UN: Now is the time to mitigate the effects of climate change in Viet Nam


ImageWorld Environment Day 2007 focuses on global impact of melting ice

Ha Noi – Viet Nam is likely to be one of the most affected countries in the world if sea levels continue to rise at current rates. Estimates show that if global sea levels rose by one metre, the country would face losses totalling US$17 billion per year; one fifth of the population would lose their homes; 12.2 percent of Viet Nam’s most fertile land would likely be lost; and 40,000 sq.km of the plain and 17 sq.km of coastal areas in the most affected Mekong Delta provinces would be subject to unprecedented levels of flooding.

“Melting Ice: a Hot Topic?” was the theme of this year’s World Environment Day, and Viet Nam’s Vice President Mme Truong My Hoa spoke in the central city of Da Nang at an event organized by the Ministry of Natural Resources and Environment, the Youth Union and the Da Nang People’s Committee.

 “The most dramatic evidence of climate change is found in the Polar Regions. The Arctic is warming twice as fast as the global average,” said UN Secretary-General Ban Ki-moon in his World Environment Day message. “However, this is not just a polar issue… As sea levels rise, inhabitants of low-lying islands and coastal cities throughout the world face inundation.”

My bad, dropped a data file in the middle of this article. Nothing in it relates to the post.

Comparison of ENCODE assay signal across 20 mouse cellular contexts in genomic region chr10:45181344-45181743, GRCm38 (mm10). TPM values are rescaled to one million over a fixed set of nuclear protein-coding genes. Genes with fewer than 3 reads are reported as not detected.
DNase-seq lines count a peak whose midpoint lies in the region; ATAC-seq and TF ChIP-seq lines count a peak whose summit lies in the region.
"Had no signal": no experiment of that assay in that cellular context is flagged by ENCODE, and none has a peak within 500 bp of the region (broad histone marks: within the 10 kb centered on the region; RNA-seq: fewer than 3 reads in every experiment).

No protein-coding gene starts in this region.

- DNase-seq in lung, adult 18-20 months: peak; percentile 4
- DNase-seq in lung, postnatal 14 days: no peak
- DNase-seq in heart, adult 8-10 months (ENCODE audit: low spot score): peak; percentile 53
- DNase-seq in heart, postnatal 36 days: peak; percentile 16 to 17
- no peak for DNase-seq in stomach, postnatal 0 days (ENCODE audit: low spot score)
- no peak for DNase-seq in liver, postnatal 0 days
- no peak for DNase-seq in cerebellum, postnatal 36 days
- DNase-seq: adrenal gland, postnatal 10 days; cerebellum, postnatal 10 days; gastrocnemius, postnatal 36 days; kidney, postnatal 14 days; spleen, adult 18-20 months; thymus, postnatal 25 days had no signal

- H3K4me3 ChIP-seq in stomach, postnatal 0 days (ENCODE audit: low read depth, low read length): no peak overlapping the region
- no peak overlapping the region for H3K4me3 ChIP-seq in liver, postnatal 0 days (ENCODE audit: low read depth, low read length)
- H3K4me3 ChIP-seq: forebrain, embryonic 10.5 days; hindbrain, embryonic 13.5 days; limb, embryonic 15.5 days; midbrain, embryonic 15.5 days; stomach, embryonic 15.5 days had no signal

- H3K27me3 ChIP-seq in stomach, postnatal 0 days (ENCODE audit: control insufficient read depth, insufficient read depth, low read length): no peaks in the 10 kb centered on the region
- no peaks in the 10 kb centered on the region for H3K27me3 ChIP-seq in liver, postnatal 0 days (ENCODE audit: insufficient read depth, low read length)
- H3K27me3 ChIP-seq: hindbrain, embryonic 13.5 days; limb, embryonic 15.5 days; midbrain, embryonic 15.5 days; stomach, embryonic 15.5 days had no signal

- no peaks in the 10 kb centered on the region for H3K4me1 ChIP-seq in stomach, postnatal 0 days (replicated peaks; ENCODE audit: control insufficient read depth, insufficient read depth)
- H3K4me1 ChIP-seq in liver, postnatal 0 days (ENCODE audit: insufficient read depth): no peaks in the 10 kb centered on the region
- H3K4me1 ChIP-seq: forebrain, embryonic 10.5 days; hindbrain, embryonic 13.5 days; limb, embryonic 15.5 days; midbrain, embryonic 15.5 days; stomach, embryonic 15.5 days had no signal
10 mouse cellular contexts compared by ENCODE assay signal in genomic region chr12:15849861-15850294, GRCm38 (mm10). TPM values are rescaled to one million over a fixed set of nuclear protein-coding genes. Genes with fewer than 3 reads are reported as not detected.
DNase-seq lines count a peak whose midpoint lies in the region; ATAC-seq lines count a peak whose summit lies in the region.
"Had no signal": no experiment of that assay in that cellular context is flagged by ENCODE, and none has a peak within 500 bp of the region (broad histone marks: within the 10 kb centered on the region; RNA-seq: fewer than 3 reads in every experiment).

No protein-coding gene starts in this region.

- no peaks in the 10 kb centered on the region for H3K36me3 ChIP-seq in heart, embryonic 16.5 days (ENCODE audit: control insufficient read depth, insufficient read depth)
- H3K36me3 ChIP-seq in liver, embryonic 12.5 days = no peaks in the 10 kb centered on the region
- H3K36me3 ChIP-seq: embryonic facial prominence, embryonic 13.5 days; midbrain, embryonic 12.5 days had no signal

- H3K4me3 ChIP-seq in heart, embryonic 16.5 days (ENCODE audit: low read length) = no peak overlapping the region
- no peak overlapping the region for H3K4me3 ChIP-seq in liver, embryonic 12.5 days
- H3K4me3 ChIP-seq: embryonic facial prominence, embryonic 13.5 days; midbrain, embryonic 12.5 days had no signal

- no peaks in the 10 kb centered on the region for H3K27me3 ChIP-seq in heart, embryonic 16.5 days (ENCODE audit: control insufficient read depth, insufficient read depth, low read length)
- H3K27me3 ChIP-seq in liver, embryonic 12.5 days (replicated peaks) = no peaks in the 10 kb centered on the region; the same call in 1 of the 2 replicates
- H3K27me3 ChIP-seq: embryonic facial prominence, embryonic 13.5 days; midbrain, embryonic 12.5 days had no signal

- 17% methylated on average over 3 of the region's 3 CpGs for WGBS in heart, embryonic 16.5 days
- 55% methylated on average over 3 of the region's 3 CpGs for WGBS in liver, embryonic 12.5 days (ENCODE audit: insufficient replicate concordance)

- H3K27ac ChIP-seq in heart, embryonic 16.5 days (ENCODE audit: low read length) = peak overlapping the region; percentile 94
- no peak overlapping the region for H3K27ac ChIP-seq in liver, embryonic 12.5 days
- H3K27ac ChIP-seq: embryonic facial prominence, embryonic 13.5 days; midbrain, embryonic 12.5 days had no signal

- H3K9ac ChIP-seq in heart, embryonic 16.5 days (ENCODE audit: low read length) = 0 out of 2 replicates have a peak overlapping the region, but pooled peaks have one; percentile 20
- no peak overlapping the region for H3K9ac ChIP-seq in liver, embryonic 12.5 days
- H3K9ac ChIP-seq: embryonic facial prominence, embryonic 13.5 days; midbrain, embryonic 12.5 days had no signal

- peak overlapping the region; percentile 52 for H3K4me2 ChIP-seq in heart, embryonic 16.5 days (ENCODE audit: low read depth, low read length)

UN Development Programme’s (UNDP) new Country Director, Ms. Setsuko Yamazaki, who attended the National Celebration in Da Nang, reiterated the Secretary-General’s point saying that now is the time to deal with the causes of climate change and also to take rising sea levels into account in Viet Nam’s economic and development plans.

For example, with targeted national annual economic growth rates of 8%, demand for electricity in 2010 is projected to be three times more than it was in 2002. “This will have substantial implications for the level of greenhouse gas emissions,” Ms Yamazaki said. “Viet Nam needs to use oil and coal more efficiently, shift to renewable energy and develop new technology to limit these harmful emissions.”

Da Nang was selected as the location for the World Environment Day observances to draw particular attention to the central coastal region where people are already encountering the impact of climate change, particularly through the increased frequency of typhoons and floods affecting the region’s most poor and vulnerable. On the impacts of climate change Ms Yamazaki said, “We must involve the people who experience the impacts of climate change directly; local farmers and residents who have knowledge of salt-resistant crops and tree varieties, of soil protection, of sustainable use of water resources and of preparedness for coping with natural disasters.”

The theme selected for this year – “Melting Ice – a Hot Topic?” focuses on the effects that climate change is having on polar ecosystems and communities, and the ensuing consequences around the world. World Environment Day has been celebrated annually since 1972. Over the years, the Day has focused on such issues as acid rain, oceans, water, and green cities. The Day's agenda is to give a human face to environmental issues; empower people to become active agents of sustainable and equitable development; promote an understanding that communities are pivotal to changing attitudes towards environmental issues; and advocate partnership, which will ensure all nations and peoples enjoy a safer and more prosperous future.

>> For more information, please visit: http://www.unep.org/wed/2007/english/